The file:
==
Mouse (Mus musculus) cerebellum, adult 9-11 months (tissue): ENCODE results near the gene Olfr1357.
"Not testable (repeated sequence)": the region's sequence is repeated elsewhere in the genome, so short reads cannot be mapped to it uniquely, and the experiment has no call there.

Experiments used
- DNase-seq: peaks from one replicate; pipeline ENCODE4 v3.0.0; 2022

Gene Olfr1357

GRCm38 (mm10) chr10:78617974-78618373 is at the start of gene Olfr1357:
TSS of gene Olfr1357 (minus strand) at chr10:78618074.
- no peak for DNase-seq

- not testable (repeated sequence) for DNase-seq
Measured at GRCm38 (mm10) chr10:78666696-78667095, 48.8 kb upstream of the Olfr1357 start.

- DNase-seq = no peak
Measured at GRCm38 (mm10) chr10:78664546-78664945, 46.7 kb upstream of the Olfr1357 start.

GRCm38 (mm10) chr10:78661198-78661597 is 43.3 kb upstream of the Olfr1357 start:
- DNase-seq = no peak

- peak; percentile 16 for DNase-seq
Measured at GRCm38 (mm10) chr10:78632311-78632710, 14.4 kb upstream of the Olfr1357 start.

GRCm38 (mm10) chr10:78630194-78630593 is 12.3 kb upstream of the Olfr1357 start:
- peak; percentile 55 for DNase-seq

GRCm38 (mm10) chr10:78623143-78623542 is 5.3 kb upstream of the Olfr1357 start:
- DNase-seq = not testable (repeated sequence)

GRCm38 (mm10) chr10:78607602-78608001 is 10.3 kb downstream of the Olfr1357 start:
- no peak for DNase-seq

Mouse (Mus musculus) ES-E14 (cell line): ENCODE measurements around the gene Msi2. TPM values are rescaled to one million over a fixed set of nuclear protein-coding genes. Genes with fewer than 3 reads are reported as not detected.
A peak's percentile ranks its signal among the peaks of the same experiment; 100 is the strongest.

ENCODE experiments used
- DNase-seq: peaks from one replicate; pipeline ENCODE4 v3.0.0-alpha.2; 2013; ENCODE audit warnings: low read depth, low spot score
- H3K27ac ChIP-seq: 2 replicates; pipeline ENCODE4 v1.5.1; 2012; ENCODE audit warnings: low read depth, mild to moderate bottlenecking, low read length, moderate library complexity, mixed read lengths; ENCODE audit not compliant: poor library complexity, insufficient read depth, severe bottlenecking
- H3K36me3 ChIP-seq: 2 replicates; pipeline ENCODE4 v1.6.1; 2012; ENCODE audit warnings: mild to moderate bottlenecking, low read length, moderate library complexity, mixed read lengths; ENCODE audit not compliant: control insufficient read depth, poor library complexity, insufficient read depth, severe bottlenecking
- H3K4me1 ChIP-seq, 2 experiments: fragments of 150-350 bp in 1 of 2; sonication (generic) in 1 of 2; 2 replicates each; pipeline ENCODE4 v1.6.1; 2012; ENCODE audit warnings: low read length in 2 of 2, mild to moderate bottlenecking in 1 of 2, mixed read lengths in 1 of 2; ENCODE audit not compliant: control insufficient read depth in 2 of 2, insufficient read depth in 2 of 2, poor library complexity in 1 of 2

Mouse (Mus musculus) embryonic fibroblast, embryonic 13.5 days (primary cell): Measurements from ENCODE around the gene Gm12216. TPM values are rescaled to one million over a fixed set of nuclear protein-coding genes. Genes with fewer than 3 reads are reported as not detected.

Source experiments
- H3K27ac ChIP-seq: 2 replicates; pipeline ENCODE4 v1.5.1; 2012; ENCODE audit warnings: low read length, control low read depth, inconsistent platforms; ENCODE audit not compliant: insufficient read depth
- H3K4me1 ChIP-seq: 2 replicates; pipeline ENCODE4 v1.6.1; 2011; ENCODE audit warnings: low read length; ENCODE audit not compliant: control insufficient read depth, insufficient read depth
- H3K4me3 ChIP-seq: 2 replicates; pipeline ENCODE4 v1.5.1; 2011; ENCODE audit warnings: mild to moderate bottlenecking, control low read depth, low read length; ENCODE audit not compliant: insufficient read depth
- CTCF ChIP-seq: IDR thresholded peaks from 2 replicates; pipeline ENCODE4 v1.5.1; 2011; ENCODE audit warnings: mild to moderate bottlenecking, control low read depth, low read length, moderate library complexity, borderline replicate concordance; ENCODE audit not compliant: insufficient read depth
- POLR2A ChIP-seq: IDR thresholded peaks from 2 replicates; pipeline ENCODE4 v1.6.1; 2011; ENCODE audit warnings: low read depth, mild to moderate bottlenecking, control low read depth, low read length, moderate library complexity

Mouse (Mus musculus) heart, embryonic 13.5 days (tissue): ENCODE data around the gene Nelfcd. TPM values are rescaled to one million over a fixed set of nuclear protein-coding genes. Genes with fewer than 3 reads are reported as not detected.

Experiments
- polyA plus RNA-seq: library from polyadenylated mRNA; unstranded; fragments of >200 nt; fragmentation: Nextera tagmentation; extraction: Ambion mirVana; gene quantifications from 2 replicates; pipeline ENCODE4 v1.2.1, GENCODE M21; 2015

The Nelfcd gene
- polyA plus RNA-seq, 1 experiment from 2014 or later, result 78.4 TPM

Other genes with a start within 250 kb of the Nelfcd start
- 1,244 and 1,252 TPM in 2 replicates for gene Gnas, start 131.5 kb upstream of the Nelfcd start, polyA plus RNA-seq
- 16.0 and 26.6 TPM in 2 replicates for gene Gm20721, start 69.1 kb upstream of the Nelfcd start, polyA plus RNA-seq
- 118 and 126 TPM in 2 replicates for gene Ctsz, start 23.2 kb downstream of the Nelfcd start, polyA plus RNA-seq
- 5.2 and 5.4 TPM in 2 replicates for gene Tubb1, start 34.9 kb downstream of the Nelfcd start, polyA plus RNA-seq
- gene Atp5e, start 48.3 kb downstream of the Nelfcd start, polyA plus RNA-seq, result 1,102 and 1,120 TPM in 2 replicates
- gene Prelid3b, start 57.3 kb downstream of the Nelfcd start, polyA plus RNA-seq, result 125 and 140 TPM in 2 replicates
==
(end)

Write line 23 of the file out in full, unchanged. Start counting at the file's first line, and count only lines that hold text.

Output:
Mouse (Mus musculus) ES-E14 (cell line): ENCODE measurements around the gene Msi2. TPM values are rescaled to one million over a fixed set of nuclear protein-coding genes. Genes with fewer than 3 reads are reported as not detected.